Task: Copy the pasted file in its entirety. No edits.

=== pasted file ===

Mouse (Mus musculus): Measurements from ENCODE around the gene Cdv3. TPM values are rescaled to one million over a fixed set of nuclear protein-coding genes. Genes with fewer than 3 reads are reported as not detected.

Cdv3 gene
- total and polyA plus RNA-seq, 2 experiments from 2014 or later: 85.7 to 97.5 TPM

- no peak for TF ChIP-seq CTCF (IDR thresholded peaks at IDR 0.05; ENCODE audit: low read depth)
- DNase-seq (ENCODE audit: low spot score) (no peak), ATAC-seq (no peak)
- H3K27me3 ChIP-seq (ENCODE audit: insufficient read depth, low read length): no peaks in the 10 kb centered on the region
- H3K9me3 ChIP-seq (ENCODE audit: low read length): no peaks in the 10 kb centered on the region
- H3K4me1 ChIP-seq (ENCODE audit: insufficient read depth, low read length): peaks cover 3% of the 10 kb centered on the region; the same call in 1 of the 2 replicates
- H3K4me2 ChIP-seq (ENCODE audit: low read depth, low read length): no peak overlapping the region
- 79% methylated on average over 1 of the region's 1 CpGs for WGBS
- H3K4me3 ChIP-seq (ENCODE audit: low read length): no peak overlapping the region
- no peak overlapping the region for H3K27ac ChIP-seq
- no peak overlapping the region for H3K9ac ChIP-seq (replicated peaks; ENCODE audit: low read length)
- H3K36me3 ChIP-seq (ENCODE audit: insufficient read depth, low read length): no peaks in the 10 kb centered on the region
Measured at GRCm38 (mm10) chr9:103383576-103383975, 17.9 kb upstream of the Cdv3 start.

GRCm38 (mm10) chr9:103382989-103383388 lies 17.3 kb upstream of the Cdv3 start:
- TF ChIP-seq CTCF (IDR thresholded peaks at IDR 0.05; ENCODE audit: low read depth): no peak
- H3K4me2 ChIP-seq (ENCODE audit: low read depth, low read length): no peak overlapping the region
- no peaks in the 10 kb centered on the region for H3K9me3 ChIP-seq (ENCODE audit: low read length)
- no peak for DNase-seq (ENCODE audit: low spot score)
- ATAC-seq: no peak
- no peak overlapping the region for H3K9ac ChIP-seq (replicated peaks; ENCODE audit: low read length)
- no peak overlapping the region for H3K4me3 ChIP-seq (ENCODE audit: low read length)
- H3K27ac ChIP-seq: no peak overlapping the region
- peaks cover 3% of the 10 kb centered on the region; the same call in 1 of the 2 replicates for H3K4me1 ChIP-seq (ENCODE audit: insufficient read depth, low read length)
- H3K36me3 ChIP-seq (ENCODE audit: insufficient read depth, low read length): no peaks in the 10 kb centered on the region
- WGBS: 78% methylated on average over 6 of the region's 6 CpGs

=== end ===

Mouse (Mus musculus): Measurements from ENCODE around the gene Cdv3. TPM values are rescaled to one million over a fixed set of nuclear protein-coding genes. Genes with fewer than 3 reads are reported as not detected.

Cdv3 gene
- total and polyA plus RNA-seq, 2 experiments from 2014 or later: 85.7 to 97.5 TPM

- no peak for TF ChIP-seq CTCF (IDR thresholded peaks at IDR 0.05; ENCODE audit: low read depth)
- DNase-seq (ENCODE audit: low spot score) (no peak), ATAC-seq (no peak)
- H3K27me3 ChIP-seq (ENCODE audit: insufficient read depth, low read length): no peaks in the 10 kb centered on the region
- H3K9me3 ChIP-seq (ENCODE audit: low read length): no peaks in the 10 kb centered on the region
- H3K4me1 ChIP-seq (ENCODE audit: insufficient read depth, low read length): peaks cover 3% of the 10 kb centered on the region; the same call in 1 of the 2 replicates
- H3K4me2 ChIP-seq (ENCODE audit: low read depth, low read length): no peak overlapping the region
- 79% methylated on average over 1 of the region's 1 CpGs for WGBS
- H3K4me3 ChIP-seq (ENCODE audit: low read length): no peak overlapping the region
- no peak overlapping the region for H3K27ac ChIP-seq
- no peak overlapping the region for H3K9ac ChIP-seq (replicated peaks; ENCODE audit: low read length)
- H3K36me3 ChIP-seq (ENCODE audit: insufficient read depth, low read length): no peaks in the 10 kb centered on the region
Measured at GRCm38 (mm10) chr9:103383576-103383975, 17.9 kb upstream of the Cdv3 start.

GRCm38 (mm10) chr9:103382989-103383388 lies 17.3 kb upstream of the Cdv3 start:
- TF ChIP-seq CTCF (IDR thresholded peaks at IDR 0.05; ENCODE audit: low read depth): no peak
- H3K4me2 ChIP-seq (ENCODE audit: low read depth, low read length): no peak overlapping the region
- no peaks in the 10 kb centered on the region for H3K9me3 ChIP-seq (ENCODE audit: low read length)
- no peak for DNase-seq (ENCODE audit: low spot score)
- ATAC-seq: no peak
- no peak overlapping the region for H3K9ac ChIP-seq (replicated peaks; ENCODE audit: low read length)
- no peak overlapping the region for H3K4me3 ChIP-seq (ENCODE audit: low read length)
- H3K27ac ChIP-seq: no peak overlapping the region
- peaks cover 3% of the 10 kb centered on the region; the same call in 1 of the 2 replicates for H3K4me1 ChIP-seq (ENCODE audit: insufficient read depth, low read length)
- H3K36me3 ChIP-seq (ENCODE audit: insufficient read depth, low read length): no peaks in the 10 kb centered on the region
- WGBS: 78% methylated on average over 6 of the region's 6 CpGs